Unsurprisingly, Ursula von der Leyen gave the concept of de-risking attention in her address. In particular, she emphasized two aspects and the EU’s related achievements: first, the reduction of critical dependencies to make supply chains more resilient, and second, closer coordination and cooperation with others to diversify external relations.

While the EU has taken substantial steps to achieve the first goal (e.g. Critical Raw Material Act; European Chips Act), this is far less certain in regard to the second. I.e., Ms. von der Leyen came up with no vision for transatlantic cooperation – at a time that is ripe for reviving a transatlantic trade deal to create a serious counterweight to China’s increasing economic leverage.

Engaging with African countries and other regions, which is an explicit goal of the EU, also is a far cry from what it could be. Even more surprising is the fact that Ms. von der Leyen had nothing but praise for the Global Gateway Initiative, which had a rather stuttering start and has been criticized for being too little and too slow compared to China’s Belt and Road Initiative.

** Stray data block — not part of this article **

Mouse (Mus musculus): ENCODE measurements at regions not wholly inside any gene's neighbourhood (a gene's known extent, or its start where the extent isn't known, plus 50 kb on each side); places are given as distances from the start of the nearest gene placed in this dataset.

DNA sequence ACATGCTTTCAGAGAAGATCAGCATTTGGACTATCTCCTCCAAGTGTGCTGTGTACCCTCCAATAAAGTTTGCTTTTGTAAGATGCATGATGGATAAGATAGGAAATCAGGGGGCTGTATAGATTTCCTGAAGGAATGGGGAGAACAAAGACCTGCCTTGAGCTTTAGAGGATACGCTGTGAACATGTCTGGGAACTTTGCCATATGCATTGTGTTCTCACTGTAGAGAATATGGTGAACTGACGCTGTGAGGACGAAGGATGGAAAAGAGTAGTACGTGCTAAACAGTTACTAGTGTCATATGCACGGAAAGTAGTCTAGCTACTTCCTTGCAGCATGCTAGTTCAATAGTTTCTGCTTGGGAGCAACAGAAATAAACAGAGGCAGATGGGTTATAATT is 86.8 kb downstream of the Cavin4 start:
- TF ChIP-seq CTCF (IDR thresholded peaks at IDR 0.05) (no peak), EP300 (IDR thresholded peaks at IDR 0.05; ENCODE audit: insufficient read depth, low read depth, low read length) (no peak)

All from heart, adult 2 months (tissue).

The EU therefore still needs to find answers to the question on how to diversify its external relations, including intensifying cooperation with like-minded partners like the US, but also finding new ways to engage with partners in other regions on a more equal footing.

Stefani Weiss: Global Gateway was called a success – but that is premature

When Anu Bradford published her famous book “The Brussels Effect”, corks were literally popping in the Berlaymont. However, the celebratory mood was already dampened at that time. The fact that Ursula von der Leyen took up her Commission presidency with the claim to lead a “geopolitical Commission” meant nothing other than that the EU with its rule-setting and multilateral approach did not cut a good figure in the new era of old great power rivalries.

In this year’s address, von der Leyen mentioned Global Gateway as a success and an important response to China’s Belt and Road Initiative. That is understandable as Global Gateway is a key instrument in vdL’s goal to regain lost political influence through the financing of infrastructure projects in the digital, climate protection and energy, transport, health and education and research sectors around the globe. However, it seems premature to name it a success. For example, it remains to be seen whether the India-Middle East-Europe Economic Corridor project, which was launched only last week on the sidelines of the G20 summit, will actually bear fruit.